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I think in the case of Fantasy, there's a strong tendency to lean toward Medieval Britain as the source material; most fantasy seems to come from the same nonspecific historical period as Dungeons and Dragons, with Lords and Knights and whatnot. So I guess it would make sense that British authors would have a better feel for that sort of thing?

When I try to think of specifically "American" fantasy, what comes to mind is mostly Urban Fantasy, although I guess Paul Bunyan and Pecos Bill count.


Your comment touches on one of the core contentions of Albion -- that British imagination is deeply rooted in historical sources stretching back to the Celts. So it makes sense that American imagination wouldn't have comparable historical source material yet.

The "urban fantasy" you mention is sorta American, but I tend to think of John Shirley and William Gibson as the forefathers of that -- if I'm reading the descriptive use of "urban" correctly -- and they're British and Canadian. Then again, a lot of cyberpunk is American. Maybe the idea of ahistorical reinvention is a trait of the American imagination?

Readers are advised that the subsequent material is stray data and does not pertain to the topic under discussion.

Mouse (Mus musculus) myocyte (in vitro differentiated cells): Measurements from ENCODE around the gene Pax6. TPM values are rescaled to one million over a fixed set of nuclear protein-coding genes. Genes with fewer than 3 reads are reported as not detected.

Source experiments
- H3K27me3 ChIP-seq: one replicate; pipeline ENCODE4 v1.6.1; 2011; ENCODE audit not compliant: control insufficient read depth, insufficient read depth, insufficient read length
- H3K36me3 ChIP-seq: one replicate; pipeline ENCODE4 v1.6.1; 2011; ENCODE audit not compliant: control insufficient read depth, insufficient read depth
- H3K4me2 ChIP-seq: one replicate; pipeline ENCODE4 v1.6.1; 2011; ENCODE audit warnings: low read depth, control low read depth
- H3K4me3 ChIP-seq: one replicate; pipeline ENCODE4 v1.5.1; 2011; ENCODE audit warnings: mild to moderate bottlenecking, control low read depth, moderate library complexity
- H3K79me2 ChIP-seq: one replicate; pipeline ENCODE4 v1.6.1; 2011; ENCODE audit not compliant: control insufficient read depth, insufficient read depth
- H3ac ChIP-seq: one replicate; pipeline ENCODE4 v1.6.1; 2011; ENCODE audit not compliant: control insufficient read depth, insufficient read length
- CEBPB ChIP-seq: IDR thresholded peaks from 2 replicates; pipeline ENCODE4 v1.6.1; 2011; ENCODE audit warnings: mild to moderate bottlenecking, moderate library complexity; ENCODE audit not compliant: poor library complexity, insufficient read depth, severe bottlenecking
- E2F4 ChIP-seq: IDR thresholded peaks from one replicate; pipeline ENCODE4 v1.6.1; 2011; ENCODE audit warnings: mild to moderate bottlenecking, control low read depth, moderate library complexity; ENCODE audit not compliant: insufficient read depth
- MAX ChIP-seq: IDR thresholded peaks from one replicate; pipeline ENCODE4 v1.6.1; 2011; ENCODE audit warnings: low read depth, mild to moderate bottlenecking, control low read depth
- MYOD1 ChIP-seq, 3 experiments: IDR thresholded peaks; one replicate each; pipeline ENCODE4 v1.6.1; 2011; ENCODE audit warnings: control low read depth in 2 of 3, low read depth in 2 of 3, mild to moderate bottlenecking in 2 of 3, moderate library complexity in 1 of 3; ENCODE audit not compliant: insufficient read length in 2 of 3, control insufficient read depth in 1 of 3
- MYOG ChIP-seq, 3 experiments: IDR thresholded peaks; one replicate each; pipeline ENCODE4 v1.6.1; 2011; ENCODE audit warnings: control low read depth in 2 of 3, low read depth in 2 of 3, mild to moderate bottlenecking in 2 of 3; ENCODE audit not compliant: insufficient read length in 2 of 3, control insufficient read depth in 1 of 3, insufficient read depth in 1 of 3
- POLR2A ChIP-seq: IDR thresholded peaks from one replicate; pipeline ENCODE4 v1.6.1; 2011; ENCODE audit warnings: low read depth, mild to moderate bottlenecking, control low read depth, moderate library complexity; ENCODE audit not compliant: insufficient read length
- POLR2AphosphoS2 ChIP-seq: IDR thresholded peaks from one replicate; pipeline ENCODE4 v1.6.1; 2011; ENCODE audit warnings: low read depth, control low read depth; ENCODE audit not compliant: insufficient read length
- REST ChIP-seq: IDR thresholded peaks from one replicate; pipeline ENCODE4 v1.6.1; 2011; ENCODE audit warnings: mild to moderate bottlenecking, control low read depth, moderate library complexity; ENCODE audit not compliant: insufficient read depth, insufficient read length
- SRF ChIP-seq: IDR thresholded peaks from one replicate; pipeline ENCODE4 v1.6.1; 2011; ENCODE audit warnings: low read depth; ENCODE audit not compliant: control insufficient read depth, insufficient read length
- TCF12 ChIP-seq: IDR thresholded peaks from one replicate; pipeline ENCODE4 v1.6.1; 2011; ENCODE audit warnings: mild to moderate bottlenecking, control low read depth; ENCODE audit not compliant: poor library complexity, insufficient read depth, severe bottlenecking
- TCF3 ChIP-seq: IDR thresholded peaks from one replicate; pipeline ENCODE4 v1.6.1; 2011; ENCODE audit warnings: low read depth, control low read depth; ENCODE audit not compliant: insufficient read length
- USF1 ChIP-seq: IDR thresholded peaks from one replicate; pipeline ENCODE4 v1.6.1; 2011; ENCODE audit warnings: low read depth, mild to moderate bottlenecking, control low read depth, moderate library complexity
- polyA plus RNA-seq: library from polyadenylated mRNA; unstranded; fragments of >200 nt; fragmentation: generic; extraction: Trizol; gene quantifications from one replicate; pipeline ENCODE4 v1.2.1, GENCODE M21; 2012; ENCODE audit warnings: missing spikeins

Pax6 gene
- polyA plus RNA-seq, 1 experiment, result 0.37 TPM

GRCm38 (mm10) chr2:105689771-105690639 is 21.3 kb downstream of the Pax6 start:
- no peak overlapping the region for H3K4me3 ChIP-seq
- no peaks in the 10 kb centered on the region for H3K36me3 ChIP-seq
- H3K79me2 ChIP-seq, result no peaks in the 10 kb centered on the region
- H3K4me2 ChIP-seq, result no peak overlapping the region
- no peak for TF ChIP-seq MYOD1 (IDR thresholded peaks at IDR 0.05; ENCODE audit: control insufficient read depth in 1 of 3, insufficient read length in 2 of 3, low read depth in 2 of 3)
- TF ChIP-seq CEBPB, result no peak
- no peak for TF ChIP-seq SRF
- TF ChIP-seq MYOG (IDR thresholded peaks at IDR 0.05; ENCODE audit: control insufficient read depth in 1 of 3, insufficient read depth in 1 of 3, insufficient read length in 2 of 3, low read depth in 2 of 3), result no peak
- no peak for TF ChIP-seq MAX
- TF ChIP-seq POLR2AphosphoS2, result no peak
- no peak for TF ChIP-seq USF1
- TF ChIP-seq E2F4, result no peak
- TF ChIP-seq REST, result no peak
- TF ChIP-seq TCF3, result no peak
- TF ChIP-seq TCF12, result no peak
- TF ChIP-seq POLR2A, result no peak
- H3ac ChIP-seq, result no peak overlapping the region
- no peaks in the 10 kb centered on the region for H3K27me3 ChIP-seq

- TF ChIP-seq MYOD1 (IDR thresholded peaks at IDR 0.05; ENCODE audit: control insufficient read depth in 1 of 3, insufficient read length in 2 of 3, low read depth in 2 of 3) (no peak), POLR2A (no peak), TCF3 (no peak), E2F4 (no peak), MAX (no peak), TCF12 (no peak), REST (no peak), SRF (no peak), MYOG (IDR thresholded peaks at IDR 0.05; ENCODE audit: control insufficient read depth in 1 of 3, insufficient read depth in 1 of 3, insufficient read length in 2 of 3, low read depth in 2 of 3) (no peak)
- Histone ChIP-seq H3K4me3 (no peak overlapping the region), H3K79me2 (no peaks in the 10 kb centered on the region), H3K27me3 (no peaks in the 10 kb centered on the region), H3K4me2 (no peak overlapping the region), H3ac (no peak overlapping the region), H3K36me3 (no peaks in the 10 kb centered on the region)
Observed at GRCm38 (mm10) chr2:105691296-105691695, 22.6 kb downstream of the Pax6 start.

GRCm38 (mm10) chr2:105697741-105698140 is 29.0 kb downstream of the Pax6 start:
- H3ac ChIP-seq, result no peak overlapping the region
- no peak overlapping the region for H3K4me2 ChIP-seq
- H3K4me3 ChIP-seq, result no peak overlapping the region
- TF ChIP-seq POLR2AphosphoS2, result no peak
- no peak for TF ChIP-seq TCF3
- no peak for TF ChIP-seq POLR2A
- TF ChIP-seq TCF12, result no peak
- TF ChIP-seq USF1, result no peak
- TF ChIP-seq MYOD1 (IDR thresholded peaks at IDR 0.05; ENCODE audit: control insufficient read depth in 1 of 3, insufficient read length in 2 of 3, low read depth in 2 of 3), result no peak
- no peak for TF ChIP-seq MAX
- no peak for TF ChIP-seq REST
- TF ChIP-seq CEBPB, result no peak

I think that the affinity for British fantasy probably comes from the fact that Americans don't really have a "medieval" America to fantasize about. We have Native Americans, but so few of us relate to that culture that its legends and folklore are more like Greek mythology - from an ancient and faraway culture, interesting but not our own. Whereas Britain has castles and dungeons and centuries of formative history that is really OUR history too, on some level. When we dream about the future we see America, but when we fantasize about the past we see Britain - our past. (As a nation, not as individuals, of course.)

And the Christian backlash against Harry Potter always struck me as odd. I would have thought the opposite would happen, if anything. After all, the books are about a powerful evil that can corrupt and kill those who toy with it, and the subsequent necessity of remaining unambiguosly, absolutely Good. There is temptation which must be fought, souls that have to be saved, and the possiblity for repentance/redemption. Hey, there's even a snake! Assuming that Harry Potter defeats Voldemort in the end, it's actually quite similar to religious parables: those who fight evil will prevail, and those who follow evil will perish. Don't be evil, kids.

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